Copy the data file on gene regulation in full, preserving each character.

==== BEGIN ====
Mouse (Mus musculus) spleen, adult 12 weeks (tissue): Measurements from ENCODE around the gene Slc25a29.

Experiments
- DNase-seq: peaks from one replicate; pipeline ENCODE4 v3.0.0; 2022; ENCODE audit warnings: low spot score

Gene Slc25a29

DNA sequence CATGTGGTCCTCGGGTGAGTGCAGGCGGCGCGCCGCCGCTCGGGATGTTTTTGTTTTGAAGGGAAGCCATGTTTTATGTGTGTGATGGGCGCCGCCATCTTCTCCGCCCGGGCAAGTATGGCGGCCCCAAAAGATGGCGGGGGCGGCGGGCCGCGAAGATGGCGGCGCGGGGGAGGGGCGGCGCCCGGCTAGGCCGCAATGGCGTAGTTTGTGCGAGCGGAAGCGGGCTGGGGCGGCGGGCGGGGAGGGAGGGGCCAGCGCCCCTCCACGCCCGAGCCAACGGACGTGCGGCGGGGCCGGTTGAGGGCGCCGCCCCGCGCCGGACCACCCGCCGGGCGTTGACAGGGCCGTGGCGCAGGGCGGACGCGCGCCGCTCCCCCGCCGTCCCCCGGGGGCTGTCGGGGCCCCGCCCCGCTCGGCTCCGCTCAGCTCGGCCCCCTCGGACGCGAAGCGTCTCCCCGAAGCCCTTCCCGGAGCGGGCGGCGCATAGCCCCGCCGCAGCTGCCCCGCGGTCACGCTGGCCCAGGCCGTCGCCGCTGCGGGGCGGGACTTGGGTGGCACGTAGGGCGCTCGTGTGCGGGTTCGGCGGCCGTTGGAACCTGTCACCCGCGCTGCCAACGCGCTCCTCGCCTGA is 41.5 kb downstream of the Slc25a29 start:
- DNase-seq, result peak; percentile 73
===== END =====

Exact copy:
Mouse (Mus musculus) spleen, adult 12 weeks (tissue): Measurements from ENCODE around the gene Slc25a29.

Experiments
- DNase-seq: peaks from one replicate; pipeline ENCODE4 v3.0.0; 2022; ENCODE audit warnings: low spot score

Gene Slc25a29

DNA sequence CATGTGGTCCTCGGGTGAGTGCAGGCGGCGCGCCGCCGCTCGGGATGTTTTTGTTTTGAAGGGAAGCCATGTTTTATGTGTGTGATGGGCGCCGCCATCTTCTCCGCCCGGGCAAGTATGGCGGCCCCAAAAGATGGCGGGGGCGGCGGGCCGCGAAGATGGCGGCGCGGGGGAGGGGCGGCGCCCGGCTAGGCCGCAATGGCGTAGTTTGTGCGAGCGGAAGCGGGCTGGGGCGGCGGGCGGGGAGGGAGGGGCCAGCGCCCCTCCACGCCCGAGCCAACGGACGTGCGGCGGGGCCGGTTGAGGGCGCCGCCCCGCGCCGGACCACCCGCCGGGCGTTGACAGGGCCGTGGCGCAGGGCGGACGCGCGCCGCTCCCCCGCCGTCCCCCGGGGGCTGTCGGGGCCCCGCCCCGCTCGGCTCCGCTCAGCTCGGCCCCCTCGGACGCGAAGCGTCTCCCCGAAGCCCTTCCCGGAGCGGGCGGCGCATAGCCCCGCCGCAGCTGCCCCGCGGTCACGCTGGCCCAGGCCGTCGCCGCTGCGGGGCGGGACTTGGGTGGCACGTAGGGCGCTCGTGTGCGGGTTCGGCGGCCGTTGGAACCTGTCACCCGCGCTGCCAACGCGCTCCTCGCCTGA is 41.5 kb downstream of the Slc25a29 start:
- DNase-seq, result peak; percentile 73